Tag Archives: French Baguettes

French Baguettes

27 Dec Fresh Baguettes

Being a lover of ALL types of breads, I really have become quite fascinated with making my own. This week I went rather hardcore and decided to tackle the french baguette. Some say that the french baguette is a true test of a bakers skill. I could not help but think that I have bitten off more than I could chew!

Fortunately for me, there are plenty of great resources to find on the internet to hone my baking skills. I have found the one-stop-shopping place for all great artisan breads. Artisan Bread Baking. The site is a tremendous resource for beginner to intermediate at home bakers. So a special thanks to Barry Harmon for doing all the hard work and making this “easy” for the novice baker!

All measurements here are in metric. I found it much easier for weights and measures to do it is metric vs. standard. I lose patience with the fractions. You will need a food scale for this recipe also!

So I started bright and early on Saturday morning (using this recipe and method it requires a bit more than 7 hours start to finish!) with making my pre-ferment, which is called a poolish. The purpose of using a poolish,or a pre-ferment, is to have a portion of the bread dough that has already undergone some of the fermentation.



  • 285 g Bread Flour
  • 285 g warm water
  • 1 g dry yeast


1. Mix up all ingredients into a loose slurry and then let it sit, covered, on the counter for  2 or 3 hours before you use it.

My Poolish after about 1 hour of fermentation
After my poolish was ready, I was now anxious to start my bread dough. I prepared my KitchenAid, attached the dough hook and added the following to the mixing bowl:


(updated 12/28/2011 – corrected amounts based on full poolish)

  • 565 g organic bread flour (I use King Arthur)
  • 225 g water (again use pure spring water)
  • 22 g kosher salt
  • 2 teaspoons (6 g) of dry yeast


  1. Add yeast and water to the mixing bowl. Mix up for a minute or two, then add salt, your poolish (pre-ferment) and flour. Mix for two minutes, then let rest for 20 minutes.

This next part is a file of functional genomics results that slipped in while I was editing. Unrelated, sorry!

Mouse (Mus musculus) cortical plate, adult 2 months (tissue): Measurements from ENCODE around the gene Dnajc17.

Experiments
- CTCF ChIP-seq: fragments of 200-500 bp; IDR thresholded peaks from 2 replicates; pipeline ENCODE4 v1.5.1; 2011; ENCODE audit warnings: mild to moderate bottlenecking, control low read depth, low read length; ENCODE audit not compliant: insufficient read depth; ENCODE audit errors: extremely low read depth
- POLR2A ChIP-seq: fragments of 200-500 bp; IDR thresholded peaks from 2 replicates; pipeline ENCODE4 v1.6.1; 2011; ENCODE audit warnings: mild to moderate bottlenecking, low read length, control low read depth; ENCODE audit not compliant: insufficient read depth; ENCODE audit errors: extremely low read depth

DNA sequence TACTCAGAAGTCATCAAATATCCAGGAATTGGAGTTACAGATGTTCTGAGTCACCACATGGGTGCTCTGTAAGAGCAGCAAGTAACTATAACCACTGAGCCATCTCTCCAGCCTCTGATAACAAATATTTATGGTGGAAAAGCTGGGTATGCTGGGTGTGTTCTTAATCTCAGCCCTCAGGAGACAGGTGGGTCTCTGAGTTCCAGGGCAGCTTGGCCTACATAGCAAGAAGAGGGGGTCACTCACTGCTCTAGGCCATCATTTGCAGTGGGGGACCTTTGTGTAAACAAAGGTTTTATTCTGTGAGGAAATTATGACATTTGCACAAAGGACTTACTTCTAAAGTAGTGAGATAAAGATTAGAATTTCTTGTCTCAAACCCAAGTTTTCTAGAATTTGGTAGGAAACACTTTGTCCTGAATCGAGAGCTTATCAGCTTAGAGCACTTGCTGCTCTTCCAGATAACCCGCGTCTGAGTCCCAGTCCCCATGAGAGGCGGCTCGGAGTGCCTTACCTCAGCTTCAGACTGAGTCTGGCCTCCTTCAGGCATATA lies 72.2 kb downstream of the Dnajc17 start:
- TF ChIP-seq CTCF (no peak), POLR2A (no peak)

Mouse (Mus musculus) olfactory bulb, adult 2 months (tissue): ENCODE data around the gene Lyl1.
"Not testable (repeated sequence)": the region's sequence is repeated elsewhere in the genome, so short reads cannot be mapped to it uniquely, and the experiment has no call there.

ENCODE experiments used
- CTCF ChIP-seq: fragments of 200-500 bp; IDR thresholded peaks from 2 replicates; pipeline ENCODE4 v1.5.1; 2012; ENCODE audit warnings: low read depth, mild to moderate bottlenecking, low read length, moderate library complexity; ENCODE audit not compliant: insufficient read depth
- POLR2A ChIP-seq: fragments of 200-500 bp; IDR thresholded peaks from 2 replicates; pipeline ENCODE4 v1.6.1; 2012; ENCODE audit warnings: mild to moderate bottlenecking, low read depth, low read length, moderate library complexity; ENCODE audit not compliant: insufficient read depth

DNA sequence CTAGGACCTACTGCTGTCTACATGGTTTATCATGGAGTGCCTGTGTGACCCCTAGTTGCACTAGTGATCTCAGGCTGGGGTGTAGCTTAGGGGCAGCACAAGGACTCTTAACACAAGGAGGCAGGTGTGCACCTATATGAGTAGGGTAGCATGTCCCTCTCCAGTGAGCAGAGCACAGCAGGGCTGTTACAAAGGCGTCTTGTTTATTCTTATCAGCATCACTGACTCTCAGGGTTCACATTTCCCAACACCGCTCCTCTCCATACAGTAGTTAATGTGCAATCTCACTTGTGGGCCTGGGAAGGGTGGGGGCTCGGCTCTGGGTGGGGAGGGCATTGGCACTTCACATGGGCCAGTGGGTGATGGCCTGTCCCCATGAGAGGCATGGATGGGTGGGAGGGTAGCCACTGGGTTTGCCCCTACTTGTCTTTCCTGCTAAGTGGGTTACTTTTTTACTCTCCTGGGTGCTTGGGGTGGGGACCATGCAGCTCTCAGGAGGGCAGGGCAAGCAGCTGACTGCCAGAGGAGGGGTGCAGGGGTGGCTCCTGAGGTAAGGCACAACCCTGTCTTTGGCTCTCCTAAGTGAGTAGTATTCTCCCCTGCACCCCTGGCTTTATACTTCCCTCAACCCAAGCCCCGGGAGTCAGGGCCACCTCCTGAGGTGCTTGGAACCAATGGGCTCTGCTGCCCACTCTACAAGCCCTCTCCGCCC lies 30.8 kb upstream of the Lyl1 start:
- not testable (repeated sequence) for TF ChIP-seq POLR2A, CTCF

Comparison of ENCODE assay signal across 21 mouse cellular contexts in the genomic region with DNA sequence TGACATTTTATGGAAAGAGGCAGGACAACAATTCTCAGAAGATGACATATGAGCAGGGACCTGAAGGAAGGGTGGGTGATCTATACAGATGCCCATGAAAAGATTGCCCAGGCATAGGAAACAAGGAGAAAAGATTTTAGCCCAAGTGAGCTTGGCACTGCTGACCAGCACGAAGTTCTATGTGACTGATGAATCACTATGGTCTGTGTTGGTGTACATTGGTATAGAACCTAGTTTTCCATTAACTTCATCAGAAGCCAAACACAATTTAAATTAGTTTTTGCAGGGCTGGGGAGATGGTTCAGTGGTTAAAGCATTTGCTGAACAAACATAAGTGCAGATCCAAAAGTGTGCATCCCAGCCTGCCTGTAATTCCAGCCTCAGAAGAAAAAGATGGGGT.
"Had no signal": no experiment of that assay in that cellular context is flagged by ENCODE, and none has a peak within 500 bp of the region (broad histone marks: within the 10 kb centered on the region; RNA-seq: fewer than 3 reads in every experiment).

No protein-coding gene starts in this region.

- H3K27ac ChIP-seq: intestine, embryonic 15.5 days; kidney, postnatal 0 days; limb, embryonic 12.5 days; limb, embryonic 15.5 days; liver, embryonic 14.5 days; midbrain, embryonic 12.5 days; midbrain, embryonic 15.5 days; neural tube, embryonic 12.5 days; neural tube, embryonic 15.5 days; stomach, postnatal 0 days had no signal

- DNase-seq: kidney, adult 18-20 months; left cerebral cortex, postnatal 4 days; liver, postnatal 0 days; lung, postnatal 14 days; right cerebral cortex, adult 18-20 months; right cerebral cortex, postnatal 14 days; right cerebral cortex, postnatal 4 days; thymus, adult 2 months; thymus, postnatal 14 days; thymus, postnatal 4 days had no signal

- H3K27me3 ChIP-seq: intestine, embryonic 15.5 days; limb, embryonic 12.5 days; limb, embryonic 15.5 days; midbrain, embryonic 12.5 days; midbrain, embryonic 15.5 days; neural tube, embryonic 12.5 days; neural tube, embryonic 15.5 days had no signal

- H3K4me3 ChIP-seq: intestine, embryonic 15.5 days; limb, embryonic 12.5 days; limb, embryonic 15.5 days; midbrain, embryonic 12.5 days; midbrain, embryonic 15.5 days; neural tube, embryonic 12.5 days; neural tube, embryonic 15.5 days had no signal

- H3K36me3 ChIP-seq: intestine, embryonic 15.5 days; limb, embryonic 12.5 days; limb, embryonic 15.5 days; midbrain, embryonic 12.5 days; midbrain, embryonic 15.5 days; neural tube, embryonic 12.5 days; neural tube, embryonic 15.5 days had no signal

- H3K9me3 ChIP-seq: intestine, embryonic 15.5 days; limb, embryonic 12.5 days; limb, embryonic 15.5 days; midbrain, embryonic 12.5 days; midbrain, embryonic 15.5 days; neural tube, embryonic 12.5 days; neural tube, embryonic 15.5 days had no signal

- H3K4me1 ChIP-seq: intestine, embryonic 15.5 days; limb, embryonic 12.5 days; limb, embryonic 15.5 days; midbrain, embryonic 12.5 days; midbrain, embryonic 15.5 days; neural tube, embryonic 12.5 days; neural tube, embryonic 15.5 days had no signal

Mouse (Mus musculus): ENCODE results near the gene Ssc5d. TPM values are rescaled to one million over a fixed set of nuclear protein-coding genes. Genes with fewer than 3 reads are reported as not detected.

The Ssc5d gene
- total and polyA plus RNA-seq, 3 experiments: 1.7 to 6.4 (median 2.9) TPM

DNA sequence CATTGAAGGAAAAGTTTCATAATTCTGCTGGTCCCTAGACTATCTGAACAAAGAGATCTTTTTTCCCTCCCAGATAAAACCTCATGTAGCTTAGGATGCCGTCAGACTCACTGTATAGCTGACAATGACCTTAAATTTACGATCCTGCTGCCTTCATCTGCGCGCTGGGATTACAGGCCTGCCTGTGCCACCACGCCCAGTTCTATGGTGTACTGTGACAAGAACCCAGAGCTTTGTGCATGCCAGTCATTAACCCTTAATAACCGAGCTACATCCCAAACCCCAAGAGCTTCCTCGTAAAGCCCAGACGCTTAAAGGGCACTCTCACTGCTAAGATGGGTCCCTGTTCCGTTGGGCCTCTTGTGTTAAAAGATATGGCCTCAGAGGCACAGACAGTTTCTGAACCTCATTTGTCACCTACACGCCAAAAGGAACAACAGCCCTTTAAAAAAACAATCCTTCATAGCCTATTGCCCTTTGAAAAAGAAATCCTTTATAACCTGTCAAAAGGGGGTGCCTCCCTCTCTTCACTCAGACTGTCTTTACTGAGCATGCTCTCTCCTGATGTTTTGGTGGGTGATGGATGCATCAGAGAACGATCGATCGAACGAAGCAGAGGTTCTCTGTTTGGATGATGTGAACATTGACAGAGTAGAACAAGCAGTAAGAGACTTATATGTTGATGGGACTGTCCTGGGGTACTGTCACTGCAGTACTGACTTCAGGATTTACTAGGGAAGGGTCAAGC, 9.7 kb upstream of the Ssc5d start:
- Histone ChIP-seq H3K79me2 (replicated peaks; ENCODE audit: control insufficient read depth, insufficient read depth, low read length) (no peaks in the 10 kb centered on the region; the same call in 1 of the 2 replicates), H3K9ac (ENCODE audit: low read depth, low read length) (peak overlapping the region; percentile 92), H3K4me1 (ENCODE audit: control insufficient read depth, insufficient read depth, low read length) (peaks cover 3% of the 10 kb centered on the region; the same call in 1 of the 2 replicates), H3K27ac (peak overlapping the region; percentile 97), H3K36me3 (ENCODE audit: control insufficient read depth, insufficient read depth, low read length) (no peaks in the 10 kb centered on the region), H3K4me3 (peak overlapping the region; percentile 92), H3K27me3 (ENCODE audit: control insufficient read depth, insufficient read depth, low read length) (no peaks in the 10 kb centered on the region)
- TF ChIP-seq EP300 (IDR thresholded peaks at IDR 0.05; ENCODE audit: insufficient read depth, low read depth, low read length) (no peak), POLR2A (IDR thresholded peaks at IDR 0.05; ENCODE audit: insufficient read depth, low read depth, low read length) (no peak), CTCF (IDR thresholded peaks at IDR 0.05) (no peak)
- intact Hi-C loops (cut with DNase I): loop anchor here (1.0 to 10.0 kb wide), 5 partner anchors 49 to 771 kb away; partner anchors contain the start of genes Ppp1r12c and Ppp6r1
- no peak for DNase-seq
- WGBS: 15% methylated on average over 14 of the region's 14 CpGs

2. Knead using dough hook for 7 minutes ( I use speed 2 on mixer). The result should be a firm, slightly sticky dough.

    First Kneading

    After the First Kneading

  3. Remove the dough hook and cover. Let it rise for 45 minutes.

    First Fermentation

    After the first fermentation

  4. Perform a fold of the dough using the dough hook. This is simply letting the dough hook fall into the dough to de-gas it, then turning on the mixer on low speed and giving it about 4 revolutions. Remove the dough hook and turn the dough over and perform the same manuever again.
  5. Remove the dough hook, cover and let rise for 45 minutes.
  6. Repeat the dough hook fold once again. Place the dough back in the bowl, cover and let rise another 30 minutes.

    Final Fermentation

    After the final fermentation

  7. Remove from the bowl, repeat the fold again and place the dough on the counter and let it rest for 10 minutes under a towel (do not flour!).
  8. Divide the dough into 4 separate 400 g portions, then let the dough rest for 10 minutes under a moist towel.
  9. Shape into baguettes (Learn how to shape here!)
  10. I placed my formed baguettes on the countertop on lightly greased baking sheets and let them rise for 45 minutes covered with a moist towel.

    Shaped Baguettes

    My Shaped Baguettes!

  11. Heat oven to 440F.  (The original recipe calls to use baking stones, since I do not have any, I did not do this step, they turned out just fine without them!)
  12. Provide steam in the oven by placing a pan of water on the bottom of the oven (this will give it the nice crunchy crust!).
  13. Bake for 15 minutes, rotate the loaves to equalize baking.
  14. Bake until done about 32 minutes total time, since all ovens are different, recommended internal temperature is 195-200F.
  15. Turn the oven off and let the loaves sit in the cooling oven for 5 minutes.
  16. Remove the loaves from the oven!

Fresh Baguettes

Fresh from the oven!